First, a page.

@Dpk As per the UIViewController docs you'll want to use one of the methods listed under "Presenting Another View Controller’s Content" to present a view controller programmatically when not using storyboards. I'd start with presentViewController:animated:completion: and dismissViewControllerAnimated:completion: unless you really mean to present a view controller modally. –  Jake V Jan 3 '13 at 22:58
    
@JakeV thanks buddy –  MicRO Jan 4 '13 at 6:17

Regarding CreateUserView.xib: you don't want to put a CreateUserViewController object in the nib. You want to set the custom class of the File's Owner placeholder to CreateUserViewController. Then you need to connect the view outlet of File's Owner to the top-level view in the nib.

Regarding the delegate property: The UIViewController class doesn't have its own delegate property. The idea is that you add a delegate property to your subclass of UIViewController. The delegate provides a way for your presented view controller to pass custom information back to the presenting view controller.

Why would you want to do that? Let's consider the code you posted. I'll assume you have a UserListViewController that shows a list of User objects, and has a "Create new user" button. When the user touches the "Create new user" button, you create a CreateUserViewController and present it.

The user interacts with the CreateUserViewController to set the attributes of the new User object - name, rank, hairstyle, etc. Then he touches a "Done" button. Your CreateUserViewController creates the new User object and puts it in the database. Then it needs to dismiss itself, so the UserListViewController's list of User objects will appear again.

But you want the User list to include the newly created User object and you want to scroll the list so that the new User is on the screen. So you need a way to have your CreateUserViewController tell the UserListViewController about the newly created User object. This is where the delegate comes in.

You define a protocol like this:

@protocol CreateUserViewControllerDelegate

- (void)didCreateUser:(User *)user;

@end

and you give your CreateUserViewController a delegate property:

@interface CreateUserViewController

@property (weak, nonatomic) id<CreateUserViewControllerDelegate> delegate;

// ...

When your CreateUserViewController's "Done" button is touched, you notify your delegate of the new User:

- (IBAction)doneButtonWasTouched:(id)sender {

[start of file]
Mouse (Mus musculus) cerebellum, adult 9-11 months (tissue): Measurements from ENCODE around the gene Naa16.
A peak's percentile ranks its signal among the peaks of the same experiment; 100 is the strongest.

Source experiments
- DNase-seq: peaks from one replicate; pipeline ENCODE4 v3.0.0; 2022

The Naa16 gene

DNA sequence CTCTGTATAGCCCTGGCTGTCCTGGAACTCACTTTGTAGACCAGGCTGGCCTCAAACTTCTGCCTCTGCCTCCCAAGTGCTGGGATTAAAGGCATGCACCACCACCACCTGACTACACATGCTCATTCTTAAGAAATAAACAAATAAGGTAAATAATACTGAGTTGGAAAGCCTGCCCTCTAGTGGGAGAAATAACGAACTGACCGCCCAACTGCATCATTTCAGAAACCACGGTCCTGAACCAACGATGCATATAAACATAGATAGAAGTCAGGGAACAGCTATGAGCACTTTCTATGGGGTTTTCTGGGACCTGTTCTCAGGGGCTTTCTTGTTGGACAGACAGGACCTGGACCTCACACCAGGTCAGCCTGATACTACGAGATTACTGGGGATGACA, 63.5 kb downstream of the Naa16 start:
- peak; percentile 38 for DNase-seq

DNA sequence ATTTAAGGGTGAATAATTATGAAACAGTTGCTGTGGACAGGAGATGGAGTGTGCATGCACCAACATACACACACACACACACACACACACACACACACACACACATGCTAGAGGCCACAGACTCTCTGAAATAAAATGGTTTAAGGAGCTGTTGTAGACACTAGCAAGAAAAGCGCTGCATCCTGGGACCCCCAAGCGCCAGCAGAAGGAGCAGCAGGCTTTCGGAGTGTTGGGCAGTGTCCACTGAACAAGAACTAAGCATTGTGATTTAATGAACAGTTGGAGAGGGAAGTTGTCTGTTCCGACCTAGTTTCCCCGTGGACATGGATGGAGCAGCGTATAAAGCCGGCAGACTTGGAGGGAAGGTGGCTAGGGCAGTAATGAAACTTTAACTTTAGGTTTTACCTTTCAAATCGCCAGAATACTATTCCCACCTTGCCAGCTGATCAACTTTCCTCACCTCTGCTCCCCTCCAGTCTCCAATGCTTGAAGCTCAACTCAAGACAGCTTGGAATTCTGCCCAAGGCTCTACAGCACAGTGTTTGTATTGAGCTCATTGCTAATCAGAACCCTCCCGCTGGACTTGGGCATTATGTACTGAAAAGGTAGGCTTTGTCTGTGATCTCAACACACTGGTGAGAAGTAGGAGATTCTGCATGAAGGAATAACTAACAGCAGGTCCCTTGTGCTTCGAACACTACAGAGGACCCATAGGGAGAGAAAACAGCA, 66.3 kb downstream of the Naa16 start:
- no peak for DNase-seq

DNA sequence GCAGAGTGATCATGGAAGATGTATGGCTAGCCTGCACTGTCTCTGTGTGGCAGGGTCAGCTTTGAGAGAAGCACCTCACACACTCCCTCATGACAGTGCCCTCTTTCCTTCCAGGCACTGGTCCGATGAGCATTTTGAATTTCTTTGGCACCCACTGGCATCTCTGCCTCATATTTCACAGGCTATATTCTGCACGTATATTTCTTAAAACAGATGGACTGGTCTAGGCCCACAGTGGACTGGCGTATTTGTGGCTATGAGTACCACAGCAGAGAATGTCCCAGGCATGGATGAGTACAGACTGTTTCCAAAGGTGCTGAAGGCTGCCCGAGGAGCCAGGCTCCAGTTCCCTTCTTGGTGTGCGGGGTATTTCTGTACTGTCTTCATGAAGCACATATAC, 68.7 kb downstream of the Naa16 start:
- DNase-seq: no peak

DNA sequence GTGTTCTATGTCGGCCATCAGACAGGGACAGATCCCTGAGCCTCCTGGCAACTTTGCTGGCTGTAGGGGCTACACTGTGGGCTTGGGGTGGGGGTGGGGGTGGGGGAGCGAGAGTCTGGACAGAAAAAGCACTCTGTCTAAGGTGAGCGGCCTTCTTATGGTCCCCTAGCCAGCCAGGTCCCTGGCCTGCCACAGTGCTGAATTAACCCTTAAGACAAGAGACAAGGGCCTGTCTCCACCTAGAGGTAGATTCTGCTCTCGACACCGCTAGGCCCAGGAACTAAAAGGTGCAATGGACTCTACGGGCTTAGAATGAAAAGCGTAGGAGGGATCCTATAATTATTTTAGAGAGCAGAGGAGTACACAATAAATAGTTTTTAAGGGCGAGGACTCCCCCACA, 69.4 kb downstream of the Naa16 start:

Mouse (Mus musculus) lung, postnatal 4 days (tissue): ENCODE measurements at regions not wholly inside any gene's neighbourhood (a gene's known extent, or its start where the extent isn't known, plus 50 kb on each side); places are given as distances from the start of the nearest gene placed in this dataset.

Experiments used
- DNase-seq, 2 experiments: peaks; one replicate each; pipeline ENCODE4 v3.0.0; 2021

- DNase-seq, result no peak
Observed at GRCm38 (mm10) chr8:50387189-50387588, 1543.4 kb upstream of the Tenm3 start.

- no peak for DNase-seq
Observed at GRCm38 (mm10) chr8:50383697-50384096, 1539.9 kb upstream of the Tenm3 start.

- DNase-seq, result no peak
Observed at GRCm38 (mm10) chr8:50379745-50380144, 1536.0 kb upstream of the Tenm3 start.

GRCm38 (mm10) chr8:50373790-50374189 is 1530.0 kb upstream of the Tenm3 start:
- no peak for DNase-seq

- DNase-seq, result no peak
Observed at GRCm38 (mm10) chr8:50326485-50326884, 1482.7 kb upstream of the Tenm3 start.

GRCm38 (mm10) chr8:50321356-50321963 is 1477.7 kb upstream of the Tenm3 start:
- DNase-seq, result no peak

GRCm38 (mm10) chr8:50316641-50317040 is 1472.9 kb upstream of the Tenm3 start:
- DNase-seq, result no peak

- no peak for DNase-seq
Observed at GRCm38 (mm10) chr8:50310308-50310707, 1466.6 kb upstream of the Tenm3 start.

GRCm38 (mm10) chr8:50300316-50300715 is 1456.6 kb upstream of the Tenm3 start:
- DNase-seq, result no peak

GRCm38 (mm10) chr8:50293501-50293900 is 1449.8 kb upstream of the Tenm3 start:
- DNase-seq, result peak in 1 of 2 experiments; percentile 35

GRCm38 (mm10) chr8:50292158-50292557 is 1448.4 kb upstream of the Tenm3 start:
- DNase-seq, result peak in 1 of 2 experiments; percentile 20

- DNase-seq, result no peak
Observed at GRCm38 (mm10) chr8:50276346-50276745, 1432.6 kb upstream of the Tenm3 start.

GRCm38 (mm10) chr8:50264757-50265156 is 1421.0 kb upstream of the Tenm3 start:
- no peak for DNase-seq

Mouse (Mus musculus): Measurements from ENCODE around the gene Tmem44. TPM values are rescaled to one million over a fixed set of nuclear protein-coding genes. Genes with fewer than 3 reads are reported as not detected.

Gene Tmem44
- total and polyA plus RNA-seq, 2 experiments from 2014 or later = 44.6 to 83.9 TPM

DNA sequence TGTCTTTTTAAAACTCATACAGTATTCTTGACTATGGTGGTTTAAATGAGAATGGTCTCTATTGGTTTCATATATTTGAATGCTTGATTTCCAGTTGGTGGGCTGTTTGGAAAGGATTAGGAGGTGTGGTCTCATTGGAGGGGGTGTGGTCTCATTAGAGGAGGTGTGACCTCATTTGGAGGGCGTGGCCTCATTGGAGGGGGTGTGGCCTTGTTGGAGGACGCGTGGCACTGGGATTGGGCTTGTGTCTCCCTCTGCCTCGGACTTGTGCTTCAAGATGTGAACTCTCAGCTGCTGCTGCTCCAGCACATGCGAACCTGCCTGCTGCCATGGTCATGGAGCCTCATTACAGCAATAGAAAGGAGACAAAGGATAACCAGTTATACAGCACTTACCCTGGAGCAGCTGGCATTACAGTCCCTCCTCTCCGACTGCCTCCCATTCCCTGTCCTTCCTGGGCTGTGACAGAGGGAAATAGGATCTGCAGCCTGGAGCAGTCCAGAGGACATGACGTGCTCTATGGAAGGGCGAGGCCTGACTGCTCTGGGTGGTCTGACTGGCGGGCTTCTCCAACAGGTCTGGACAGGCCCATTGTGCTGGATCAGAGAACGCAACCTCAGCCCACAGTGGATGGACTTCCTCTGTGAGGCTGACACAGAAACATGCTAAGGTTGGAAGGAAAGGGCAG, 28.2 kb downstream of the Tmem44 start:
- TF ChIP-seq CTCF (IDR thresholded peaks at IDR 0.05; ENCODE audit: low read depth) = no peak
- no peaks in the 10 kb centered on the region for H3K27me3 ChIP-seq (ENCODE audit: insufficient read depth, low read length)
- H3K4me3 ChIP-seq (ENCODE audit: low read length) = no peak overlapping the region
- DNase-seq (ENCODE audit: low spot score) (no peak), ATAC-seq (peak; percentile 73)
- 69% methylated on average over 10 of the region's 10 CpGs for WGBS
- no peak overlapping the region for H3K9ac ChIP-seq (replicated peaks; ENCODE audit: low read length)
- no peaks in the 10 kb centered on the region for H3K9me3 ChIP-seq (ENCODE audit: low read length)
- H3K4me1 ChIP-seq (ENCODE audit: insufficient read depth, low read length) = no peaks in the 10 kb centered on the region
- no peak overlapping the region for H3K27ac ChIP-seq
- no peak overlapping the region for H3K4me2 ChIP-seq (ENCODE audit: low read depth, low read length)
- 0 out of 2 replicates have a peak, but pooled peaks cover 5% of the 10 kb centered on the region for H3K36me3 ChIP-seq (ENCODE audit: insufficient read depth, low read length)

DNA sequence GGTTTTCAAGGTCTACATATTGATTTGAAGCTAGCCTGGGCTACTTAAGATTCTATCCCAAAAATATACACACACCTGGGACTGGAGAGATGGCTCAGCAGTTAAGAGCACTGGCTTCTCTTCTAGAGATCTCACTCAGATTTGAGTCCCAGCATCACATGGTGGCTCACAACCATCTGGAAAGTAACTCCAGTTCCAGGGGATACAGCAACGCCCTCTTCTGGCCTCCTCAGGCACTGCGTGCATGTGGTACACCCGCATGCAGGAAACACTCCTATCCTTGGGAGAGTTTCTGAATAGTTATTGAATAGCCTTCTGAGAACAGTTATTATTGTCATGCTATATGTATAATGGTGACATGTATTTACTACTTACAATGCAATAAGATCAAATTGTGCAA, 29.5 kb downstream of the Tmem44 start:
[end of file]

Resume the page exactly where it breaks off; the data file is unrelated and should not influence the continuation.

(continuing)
User *user = [self createUser];
    [self.delegate didCreateUser:user];
    [self dismissViewControllerAnimated:YES completion:nil];
}

In your UserListViewController, you adopt and implement the protocol:

@interface UserListViewController <CreateUserViewControllerDelegate, UITableViewDelegate, UITableViewDataSource>

// ...

@end

@implementation UserListViewController

- (void)didCreateUser:(User *)user {
    NSIndexPath *indexPath = [NSIndexPath indexPathForRow:[self.users count] inSection:0];
    [self.users addObject:user];
    [self.tableView insertRowsAtIndexPaths:[NSArray arrayWithObject:indexPath] withRowAnimation: UITableViewRowAnimationAutomatic];
    [self.tableView scrollToRowAtIndexPath:indexPath atScrollPosition: UITableViewScrollPositionNone animated:YES];
}

and when you need to present a CreateUserViewController, you set the new controller's delegate to the UserListViewController:

- (IBAction)createUserButtonWasTouched:(id)sender {
    CreateUserViewController *createUserController = [[CreateUserViewController alloc] initWithNibName:@"CreateUserView" bundle:[NSBundle mainBundle] keyWrapper:keyChainWrapper];
    createUserController.delegate = self;
    [self presentViewController:createUserController animated:YES completion:nil];
}
share|improve this answer
    
I'm going to give this a try asap. Thanks for this! –  Nick Jan 30 '12 at 22:06
    
this is a really good answer. I appreciate the delegate example. However.. I still cannot get my view opened from the other viewcontroller. I removed the viewcontroller from the xib as you suggested. I assigned the CreateUserViewController to the File Owener place holder. I then assigned the view on the view controller to the view on the xib. –  Nick Jan 31 '12 at 3:49